City-owned works of public art and historical monuments enhance public spaces all over Toronto. While new acquisitions are added each year through commissions and donations, the earliest piece dates to 1870. Public art enlivens municipal spaces, City parks, transit infrastructure, even bridges and underpasses.

The Toronto Sculpture Garden (TSG) is a small City of Toronto park opposite St. James Cathedral on King Street East. Since 1981, the TSG has commissioned temporary artworks by more than 80 artists. New exhibitions are mounted twice per year, typically in spring and fall.

City of Toronto Arts and Culture Services endeavours to commission innovative public art works that are of the highest quality, are relevant to their prospective community and context, and enrich the urban experience of Toronto’s residents and visitors. The City aims to carry out this ambition through equitable and objective selection processes with valuable input from community members and guidance from relevant professionals.

Arts and Culture Services’ commissions are awarded through a competitive process. Competitions are adjudicated by a qualified independent selection panel with professional expertise in contemporary art and knowledge of the local context.

Artist selection processes

The process by which an artist is selected for a commission has a significant impact on its development and use of the appropriate process has a continuing influence on the project’s success beyond its completion.

The City operates competitions as its primary form of artist selection process. Depending on requirements specific to the project, the competition may be open, limited or invitational:

  • Open – an open competition is most frequently practiced by the City. The competition is a widely publicized call for artists to submit entries; this is the process most favoured by the City and adhered to whenever project budget and timeframe allow.
  • Limited – limited competitions may be staged when a project requires a specific art form, or there are pressing time restrictions on its completion. In this instance a smaller number of artists are invited to submit their qualifications and project proposals.
  • Invitational – invitational competitions are when the commissioning body invites an artist to submit a proposal to be judged by the selection panel. The City rarely employs this form of competition.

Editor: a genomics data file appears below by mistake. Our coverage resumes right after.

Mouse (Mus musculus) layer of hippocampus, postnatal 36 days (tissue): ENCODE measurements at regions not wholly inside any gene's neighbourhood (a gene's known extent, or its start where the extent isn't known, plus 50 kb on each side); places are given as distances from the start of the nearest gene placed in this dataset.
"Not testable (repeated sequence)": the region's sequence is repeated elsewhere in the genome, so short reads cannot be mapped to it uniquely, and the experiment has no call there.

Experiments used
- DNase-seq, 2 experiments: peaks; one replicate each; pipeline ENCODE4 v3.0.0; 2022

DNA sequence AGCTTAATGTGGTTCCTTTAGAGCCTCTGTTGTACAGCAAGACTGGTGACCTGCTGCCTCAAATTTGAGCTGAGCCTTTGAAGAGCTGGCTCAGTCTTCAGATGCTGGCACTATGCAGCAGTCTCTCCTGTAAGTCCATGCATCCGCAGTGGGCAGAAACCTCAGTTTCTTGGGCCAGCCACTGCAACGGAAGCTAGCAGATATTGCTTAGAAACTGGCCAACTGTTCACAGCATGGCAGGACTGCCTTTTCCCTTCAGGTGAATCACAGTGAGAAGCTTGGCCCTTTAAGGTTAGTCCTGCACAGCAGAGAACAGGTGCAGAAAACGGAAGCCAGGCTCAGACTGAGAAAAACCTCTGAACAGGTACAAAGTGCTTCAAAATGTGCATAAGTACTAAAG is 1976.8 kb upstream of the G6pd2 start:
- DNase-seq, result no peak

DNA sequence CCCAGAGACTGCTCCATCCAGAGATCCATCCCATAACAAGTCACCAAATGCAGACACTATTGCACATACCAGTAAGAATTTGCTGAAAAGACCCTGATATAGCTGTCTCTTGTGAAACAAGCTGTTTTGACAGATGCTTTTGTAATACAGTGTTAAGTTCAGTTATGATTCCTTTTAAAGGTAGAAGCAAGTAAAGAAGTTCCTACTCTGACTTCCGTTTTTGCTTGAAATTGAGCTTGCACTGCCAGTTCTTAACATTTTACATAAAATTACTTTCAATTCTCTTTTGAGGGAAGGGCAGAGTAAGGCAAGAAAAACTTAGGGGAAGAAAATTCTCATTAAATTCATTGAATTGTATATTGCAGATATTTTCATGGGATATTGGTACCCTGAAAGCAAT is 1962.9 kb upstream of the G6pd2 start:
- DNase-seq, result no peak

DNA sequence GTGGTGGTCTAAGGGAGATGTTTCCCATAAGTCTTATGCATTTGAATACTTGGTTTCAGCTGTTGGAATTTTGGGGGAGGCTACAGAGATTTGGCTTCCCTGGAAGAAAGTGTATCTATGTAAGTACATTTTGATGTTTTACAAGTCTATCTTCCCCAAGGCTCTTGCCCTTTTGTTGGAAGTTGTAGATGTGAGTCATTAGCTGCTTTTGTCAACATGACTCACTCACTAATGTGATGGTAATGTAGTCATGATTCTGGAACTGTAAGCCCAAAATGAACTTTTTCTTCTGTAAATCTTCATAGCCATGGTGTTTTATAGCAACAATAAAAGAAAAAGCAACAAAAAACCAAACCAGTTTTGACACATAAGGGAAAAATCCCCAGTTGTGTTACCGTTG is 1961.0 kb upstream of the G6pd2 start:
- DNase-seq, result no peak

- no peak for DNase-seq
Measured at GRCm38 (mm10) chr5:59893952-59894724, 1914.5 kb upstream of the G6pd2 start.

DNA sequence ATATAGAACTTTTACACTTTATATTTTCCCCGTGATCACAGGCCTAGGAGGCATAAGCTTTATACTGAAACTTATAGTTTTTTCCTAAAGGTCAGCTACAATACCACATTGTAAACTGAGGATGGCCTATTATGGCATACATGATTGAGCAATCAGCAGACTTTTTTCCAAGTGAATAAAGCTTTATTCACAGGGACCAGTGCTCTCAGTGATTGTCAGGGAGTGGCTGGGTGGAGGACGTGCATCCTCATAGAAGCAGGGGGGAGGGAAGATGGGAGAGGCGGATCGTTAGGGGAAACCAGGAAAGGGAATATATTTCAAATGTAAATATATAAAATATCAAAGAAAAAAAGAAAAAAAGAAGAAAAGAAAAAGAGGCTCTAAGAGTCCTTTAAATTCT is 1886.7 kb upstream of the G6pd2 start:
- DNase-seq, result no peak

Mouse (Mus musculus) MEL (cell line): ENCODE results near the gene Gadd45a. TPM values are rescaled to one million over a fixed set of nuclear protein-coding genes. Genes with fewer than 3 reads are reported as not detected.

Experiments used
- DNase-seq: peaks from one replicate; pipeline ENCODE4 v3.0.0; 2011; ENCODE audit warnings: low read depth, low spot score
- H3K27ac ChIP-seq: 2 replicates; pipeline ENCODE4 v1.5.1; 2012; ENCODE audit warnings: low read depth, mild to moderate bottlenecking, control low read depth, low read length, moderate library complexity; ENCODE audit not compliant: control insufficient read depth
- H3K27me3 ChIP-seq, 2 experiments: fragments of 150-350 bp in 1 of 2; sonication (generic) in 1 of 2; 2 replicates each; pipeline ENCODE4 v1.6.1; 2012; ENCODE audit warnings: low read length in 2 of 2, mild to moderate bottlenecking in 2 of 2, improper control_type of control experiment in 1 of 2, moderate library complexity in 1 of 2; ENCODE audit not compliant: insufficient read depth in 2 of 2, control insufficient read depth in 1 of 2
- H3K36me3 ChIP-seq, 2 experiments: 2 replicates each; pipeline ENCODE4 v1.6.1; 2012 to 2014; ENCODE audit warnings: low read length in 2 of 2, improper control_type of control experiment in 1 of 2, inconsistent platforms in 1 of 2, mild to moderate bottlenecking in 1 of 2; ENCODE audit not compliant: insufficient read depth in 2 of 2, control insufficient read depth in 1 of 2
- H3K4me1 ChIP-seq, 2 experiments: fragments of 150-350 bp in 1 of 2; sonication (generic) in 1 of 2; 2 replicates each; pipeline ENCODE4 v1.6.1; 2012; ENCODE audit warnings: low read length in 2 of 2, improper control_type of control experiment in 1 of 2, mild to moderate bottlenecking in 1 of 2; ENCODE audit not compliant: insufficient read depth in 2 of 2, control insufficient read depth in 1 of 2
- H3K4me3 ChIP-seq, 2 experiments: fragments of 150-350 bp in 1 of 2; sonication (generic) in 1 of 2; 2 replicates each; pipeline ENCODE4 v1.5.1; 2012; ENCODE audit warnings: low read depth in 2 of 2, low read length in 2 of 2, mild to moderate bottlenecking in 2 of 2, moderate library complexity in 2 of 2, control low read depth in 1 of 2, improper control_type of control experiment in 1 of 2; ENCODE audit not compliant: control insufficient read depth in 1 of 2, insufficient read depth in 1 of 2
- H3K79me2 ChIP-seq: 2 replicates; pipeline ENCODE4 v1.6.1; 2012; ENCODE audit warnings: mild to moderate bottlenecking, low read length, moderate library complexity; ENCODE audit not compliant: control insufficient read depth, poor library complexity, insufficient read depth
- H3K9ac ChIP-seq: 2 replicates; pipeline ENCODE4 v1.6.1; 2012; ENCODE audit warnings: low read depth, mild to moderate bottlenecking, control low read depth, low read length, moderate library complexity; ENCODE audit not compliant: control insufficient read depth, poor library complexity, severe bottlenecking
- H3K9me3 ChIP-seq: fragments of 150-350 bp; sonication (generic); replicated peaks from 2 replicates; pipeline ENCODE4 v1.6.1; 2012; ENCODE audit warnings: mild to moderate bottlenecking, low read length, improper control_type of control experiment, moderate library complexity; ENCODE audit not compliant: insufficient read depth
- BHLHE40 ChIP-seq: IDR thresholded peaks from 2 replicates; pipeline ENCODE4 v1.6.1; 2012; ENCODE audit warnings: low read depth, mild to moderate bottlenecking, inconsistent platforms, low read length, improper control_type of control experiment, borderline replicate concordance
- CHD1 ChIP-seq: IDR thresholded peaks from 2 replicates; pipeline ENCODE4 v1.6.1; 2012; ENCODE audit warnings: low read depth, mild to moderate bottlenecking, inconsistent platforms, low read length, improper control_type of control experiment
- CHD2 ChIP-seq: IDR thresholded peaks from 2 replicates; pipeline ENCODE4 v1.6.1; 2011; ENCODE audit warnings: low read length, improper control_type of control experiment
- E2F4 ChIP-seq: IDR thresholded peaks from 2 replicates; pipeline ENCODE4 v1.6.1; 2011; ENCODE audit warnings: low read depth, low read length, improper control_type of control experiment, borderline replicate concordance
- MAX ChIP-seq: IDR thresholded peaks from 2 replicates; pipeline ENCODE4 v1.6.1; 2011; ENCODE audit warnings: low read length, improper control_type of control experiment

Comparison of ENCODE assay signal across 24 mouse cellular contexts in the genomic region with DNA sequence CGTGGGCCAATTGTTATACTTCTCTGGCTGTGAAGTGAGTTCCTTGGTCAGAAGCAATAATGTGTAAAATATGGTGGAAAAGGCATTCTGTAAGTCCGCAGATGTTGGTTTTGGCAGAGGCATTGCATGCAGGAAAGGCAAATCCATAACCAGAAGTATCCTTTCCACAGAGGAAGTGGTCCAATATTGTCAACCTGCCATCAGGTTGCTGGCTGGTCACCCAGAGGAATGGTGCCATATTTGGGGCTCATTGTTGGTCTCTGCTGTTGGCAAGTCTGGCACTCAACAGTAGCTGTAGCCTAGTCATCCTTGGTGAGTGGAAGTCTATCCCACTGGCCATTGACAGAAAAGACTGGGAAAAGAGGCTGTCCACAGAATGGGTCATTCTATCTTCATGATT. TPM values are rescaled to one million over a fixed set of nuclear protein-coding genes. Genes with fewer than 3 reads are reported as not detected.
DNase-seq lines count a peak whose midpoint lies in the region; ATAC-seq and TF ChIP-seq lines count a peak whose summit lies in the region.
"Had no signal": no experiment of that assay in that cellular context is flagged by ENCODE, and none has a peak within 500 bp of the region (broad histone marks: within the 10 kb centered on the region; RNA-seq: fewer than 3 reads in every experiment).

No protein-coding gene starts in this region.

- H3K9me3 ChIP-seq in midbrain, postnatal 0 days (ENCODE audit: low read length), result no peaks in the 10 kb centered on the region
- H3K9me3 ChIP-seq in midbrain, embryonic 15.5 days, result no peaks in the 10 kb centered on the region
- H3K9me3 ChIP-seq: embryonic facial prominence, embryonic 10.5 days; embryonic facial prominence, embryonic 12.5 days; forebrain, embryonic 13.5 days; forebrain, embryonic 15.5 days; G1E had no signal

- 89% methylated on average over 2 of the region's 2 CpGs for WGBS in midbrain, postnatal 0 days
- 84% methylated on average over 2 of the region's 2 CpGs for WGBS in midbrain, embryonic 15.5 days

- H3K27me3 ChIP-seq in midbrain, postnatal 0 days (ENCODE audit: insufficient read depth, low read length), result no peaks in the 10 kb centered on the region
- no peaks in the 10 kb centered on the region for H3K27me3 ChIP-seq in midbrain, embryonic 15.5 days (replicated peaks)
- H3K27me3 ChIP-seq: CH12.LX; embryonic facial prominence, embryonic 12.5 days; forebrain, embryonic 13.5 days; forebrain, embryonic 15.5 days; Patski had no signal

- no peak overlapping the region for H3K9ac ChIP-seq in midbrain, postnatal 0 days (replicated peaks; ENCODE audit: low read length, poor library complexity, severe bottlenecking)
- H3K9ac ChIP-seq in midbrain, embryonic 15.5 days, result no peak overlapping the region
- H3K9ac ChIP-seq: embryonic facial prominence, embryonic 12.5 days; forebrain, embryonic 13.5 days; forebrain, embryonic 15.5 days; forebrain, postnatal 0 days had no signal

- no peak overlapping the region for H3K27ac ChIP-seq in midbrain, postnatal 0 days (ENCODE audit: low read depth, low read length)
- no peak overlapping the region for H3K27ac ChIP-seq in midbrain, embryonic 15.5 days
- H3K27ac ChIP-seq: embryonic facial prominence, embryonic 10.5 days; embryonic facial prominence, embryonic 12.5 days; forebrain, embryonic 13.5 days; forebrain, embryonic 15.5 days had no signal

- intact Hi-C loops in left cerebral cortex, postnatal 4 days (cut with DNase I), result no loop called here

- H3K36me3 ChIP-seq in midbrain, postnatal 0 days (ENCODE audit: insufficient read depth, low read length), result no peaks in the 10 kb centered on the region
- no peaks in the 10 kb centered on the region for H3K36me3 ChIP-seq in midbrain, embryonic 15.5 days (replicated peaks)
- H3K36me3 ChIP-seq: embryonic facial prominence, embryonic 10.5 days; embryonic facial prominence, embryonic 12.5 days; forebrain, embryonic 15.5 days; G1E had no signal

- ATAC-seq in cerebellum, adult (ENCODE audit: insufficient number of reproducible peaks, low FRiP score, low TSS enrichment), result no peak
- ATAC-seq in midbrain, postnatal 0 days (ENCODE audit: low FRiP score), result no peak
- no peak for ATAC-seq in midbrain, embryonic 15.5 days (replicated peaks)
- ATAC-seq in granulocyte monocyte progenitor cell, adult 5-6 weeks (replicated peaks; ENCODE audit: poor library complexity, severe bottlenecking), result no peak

The form of competition to be used for a particular project is determined by City staff.

Selection Panels

An independent selection panel is convened for each public art commission under the City of Toronto’s jurisdiction.

These selection panels select short-listed and winning artists, measuring the artist’s proposal and past work against the general goals of the City’s Public Art Policy and the specific objectives of the project at hand.

Qualified selection panels are chosen comprising a majority of recognised visual arts professionals as well as representatives of the community with interests in the site. These selection panels select short-listed and winning artists for public art projects for properties under the City’s jurisdiction.

The selection panel has a composition according to City Policy of two community members and three arts professionals. For every project, the City and the Public Art Competition Coordinator, if applicable, strive to ensure that one of the art professionals is also a member of the local community.

Selection panel members recognised as visual arts professionals may include artists, curators, art educators, visual art administrators, art historians, architects and landscape architects. Art dealers are not allowed to participate on selection panels.

Many of the works of art in Toronto’s public spaces have been donated to the City by individuals, groups or organizations.

The acceptance of artistic gifts and commemorations is governed by the Public Art and Monuments Donations Policy, updated and adopted by City Council in January 2017.

The Public Art and Monuments Donation Policy aims to ensure that all donated artworks accepted and installed in Toronto’s public realm demonstrate outstanding aesthetic values, meet technical safety and sustainability criteria, demonstrate clear relationships to the City, Ontario and/or Canada, and are appropriate to the surroundings where the work will be located.

Toronto Arts & Culture Services staff has a wealth of experience in working closely with the donor of a prospective addition to the City’s collection to ensure the integrity of the donation process.

How to propose a donation of public art or a monument

Acceptance of public art into the City’s collection is decided through a two-step process.

Step 1: The prospective donor completes and submits the preliminary application (please see guidelines first).

Step 2: If the preliminary application is unsuccessful, the applicant will be informed in writing, and the application will not proceed.

If the preliminary application is successful, the donor will be asked to complete the full application, which will be provided by City staff. The Public Art Office has expertise and experience in assisting prospective donors.

Please send preliminary applications to:

Sally Han
Manager Cultural Partnerships
100 Queen Street West
East Tower, 9th Floor
Toronto, ON
M5H 2N2
Telephone: 416-392-4012

An art collection exhibited outdoors requires ongoing maintenance due to exposure to harsh weather conditions, vandalism and pollution.

Toronto Culture is committed to maintaining its outdoor Art and Monuments collection. Under the direction of the division’s Public Art Conservator, works from the collection are cleaned and conserved as required.

Please join us at the Toronto Sculpture Garden to celebrate the opening of Lou Sheppard, Dawn Chorus / Evensong; free to attend.

Tuesday, September 17, 2019
5:30 – 7:30 p.m.
115 King St. East